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    Odysseys & Overlords Player's Guide $3.25
    Average Rating:4.5 / 5
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    Odysseys & Overlords Player\'s Guide
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    Odysseys & Overlords Player's Guide
    Publisher: Aegis Studios
    by Timothy B. [Featured Reviewer]
    Date Added: 06/18/2019 13:40:28

    PDF. 56 pages, color cover, b&w interior.

    The Player's guide has what you should expect a Player's Guide to have. Here you get a bit of background on the campaign world of the O&O game. It's fine, as far as these things go, but I have no emotional investment in it. It does help situate some of the game-design choices and that is nice. Still, I see a campaign guide or gazetteer sometime in the future. Since this is a Basic-era OSR game based on Basic Fantasy races and classes are separate. With this, we get some new races, called genus in this book (a more apt name really). We get Abyss-kissed, which are like other games' Tieflings though more in-line with this game's mythos. Spellscorched, which cover the same niche as elves only here children of the gods. Wild folk, humanoids with animal traits and blood. And garden variety humans. No elves, dwarves or halflings here and that is great by me! (Note: they also do not appear in the Monsters section of the Game Master's book)

    Classes include the favorites of Clerics, Fighters, Magic-users and Thieves and also adds another take on the Bard class. Might need to give that one a try sometime. Bards do not have spells but do have songs they can learn for different in-game effects.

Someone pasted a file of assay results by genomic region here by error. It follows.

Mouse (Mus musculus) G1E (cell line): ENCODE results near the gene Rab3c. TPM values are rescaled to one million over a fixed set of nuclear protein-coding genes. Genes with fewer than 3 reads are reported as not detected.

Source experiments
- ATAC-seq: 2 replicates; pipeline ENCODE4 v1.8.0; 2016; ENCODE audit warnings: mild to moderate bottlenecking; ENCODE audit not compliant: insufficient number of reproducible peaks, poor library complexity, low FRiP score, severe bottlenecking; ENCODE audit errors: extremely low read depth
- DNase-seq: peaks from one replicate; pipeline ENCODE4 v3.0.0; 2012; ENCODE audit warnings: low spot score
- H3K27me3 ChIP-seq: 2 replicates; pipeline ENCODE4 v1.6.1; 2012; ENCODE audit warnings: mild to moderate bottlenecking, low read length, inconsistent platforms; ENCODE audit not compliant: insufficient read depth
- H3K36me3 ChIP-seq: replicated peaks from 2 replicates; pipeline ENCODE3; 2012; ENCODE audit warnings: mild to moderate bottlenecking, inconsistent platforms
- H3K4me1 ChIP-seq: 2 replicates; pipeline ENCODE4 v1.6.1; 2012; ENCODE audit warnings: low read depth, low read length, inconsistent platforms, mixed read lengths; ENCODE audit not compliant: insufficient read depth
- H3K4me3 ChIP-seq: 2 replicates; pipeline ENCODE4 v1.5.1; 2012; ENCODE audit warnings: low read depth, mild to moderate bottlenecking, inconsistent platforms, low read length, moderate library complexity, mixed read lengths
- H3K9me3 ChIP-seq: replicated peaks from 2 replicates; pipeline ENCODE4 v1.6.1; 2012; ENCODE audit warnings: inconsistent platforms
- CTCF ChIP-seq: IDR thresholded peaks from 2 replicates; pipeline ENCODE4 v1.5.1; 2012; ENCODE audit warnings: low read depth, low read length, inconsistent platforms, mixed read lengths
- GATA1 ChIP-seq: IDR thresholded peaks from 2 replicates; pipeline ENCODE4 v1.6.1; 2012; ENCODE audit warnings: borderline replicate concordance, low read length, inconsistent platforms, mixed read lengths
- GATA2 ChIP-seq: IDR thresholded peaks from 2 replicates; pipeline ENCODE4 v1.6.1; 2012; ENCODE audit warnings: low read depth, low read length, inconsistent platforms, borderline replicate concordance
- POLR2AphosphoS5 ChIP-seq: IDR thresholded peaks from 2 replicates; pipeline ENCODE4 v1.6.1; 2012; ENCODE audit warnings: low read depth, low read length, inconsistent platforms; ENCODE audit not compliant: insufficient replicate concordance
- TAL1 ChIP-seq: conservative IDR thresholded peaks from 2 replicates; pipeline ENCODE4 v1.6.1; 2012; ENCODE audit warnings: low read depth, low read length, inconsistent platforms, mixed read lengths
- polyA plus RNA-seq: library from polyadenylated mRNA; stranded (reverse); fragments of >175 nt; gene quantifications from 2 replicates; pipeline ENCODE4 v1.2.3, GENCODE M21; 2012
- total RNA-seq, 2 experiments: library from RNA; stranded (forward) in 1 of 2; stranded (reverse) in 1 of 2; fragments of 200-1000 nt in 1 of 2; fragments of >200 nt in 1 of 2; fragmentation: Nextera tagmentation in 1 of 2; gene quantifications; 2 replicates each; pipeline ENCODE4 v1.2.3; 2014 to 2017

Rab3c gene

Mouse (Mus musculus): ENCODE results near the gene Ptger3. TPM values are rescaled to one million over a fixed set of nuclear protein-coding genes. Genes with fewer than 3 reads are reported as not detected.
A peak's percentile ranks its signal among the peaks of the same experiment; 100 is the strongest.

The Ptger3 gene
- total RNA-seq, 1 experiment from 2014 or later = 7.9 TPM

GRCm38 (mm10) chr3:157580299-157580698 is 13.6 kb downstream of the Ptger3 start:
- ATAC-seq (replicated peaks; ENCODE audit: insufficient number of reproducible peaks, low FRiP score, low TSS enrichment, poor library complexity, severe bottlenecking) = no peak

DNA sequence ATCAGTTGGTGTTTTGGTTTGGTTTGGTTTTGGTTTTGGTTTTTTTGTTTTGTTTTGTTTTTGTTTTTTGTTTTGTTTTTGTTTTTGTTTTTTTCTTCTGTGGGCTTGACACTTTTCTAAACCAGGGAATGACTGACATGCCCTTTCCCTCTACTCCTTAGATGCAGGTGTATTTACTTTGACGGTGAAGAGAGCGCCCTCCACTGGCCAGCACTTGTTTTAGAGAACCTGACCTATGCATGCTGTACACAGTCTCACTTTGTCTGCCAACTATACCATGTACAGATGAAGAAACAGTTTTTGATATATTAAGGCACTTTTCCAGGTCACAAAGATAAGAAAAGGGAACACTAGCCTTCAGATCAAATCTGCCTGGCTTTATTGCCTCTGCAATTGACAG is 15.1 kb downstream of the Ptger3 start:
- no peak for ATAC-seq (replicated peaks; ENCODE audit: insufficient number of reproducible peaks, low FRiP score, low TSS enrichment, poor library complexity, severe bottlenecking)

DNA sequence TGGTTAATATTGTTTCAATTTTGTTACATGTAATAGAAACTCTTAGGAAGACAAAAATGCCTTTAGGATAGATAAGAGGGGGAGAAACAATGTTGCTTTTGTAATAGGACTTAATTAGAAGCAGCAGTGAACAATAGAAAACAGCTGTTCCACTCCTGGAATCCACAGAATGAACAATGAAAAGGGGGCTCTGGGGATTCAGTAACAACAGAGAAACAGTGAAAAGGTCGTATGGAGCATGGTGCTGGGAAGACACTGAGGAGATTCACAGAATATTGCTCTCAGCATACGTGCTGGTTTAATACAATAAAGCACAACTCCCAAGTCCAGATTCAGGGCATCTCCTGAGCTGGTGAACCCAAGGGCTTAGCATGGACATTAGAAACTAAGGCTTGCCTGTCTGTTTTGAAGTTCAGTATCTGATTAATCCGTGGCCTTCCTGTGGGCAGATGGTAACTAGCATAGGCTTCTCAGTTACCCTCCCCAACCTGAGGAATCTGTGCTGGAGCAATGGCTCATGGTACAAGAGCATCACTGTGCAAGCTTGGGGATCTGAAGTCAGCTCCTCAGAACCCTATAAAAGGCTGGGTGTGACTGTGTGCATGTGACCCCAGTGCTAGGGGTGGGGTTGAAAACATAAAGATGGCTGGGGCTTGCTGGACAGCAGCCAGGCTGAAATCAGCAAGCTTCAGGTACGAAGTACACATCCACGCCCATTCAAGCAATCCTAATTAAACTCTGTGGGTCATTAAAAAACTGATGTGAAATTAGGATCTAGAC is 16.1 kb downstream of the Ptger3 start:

Additionally, there is a section on equipment. I'll be honest, I don't pay much attention to equipment lists anymore. I have so many games with so much equipment that if I need to find something I am sure I have it OR I can just make it up on the spot.

    Spells follow next. Spells for both clerics and magic-users only go to 6th level. Personally, I still like my magic-users to have more spellcasting power than clerics and would have liked to see magic-user spells go to at least 7th level. All the expected suspects are here.

    We get some adventuring rules and finally some combat rules.

    The layout and art is really good and has a solid old-school feel. The book just looks nice and fills you with all sorts of old-school nostalgia. I do wish the book though offered some more new unique classes to go along with the new unique races. A little more on the world background as it applies to the characters would also have been nice.

    There is a character sheet at the end of the book. You can also get the character sheet for free.



    Rating:
    [4 of 5 Stars!]
    Odysseys & Overlords Player's Guide
    Publisher: Aegis Studios
    by Megan R. [Featured Reviewer]
    Date Added: 05/20/2019 10:21:23